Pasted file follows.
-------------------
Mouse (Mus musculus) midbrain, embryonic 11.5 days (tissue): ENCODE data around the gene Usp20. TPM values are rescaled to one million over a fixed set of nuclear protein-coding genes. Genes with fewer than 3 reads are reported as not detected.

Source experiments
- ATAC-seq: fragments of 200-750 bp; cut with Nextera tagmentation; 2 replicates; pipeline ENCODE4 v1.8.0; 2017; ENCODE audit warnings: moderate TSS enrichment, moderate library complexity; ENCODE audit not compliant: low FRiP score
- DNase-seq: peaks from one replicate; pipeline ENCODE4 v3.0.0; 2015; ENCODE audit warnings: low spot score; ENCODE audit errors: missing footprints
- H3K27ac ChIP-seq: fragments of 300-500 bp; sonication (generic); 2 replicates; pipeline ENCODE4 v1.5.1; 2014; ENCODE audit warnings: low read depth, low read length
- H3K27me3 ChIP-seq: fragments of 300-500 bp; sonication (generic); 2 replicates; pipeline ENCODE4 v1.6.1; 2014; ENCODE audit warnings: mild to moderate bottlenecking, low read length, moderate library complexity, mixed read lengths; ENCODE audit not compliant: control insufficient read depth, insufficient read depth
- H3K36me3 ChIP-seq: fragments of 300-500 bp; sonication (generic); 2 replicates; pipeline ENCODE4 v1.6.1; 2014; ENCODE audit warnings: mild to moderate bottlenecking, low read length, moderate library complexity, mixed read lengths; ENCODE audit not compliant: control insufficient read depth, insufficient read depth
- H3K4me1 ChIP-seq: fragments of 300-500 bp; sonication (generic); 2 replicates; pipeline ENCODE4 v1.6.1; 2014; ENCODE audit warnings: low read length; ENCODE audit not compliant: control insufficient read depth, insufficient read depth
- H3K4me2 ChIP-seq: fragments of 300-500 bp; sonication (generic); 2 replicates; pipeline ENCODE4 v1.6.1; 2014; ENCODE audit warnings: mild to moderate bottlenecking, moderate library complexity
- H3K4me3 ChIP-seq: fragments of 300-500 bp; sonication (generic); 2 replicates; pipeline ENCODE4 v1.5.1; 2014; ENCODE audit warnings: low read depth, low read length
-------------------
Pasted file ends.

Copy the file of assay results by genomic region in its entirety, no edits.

Mouse (Mus musculus) midbrain, embryonic 11.5 days (tissue): ENCODE data around the gene Usp20. TPM values are rescaled to one million over a fixed set of nuclear protein-coding genes. Genes with fewer than 3 reads are reported as not detected.

Source experiments
- ATAC-seq: fragments of 200-750 bp; cut with Nextera tagmentation; 2 replicates; pipeline ENCODE4 v1.8.0; 2017; ENCODE audit warnings: moderate TSS enrichment, moderate library complexity; ENCODE audit not compliant: low FRiP score
- DNase-seq: peaks from one replicate; pipeline ENCODE4 v3.0.0; 2015; ENCODE audit warnings: low spot score; ENCODE audit errors: missing footprints
- H3K27ac ChIP-seq: fragments of 300-500 bp; sonication (generic); 2 replicates; pipeline ENCODE4 v1.5.1; 2014; ENCODE audit warnings: low read depth, low read length
- H3K27me3 ChIP-seq: fragments of 300-500 bp; sonication (generic); 2 replicates; pipeline ENCODE4 v1.6.1; 2014; ENCODE audit warnings: mild to moderate bottlenecking, low read length, moderate library complexity, mixed read lengths; ENCODE audit not compliant: control insufficient read depth, insufficient read depth
- H3K36me3 ChIP-seq: fragments of 300-500 bp; sonication (generic); 2 replicates; pipeline ENCODE4 v1.6.1; 2014; ENCODE audit warnings: mild to moderate bottlenecking, low read length, moderate library complexity, mixed read lengths; ENCODE audit not compliant: control insufficient read depth, insufficient read depth
- H3K4me1 ChIP-seq: fragments of 300-500 bp; sonication (generic); 2 replicates; pipeline ENCODE4 v1.6.1; 2014; ENCODE audit warnings: low read length; ENCODE audit not compliant: control insufficient read depth, insufficient read depth
- H3K4me2 ChIP-seq: fragments of 300-500 bp; sonication (generic); 2 replicates; pipeline ENCODE4 v1.6.1; 2014; ENCODE audit warnings: mild to moderate bottlenecking, moderate library complexity
- H3K4me3 ChIP-seq: fragments of 300-500 bp; sonication (generic); 2 replicates; pipeline ENCODE4 v1.5.1; 2014; ENCODE audit warnings: low read depth, low read length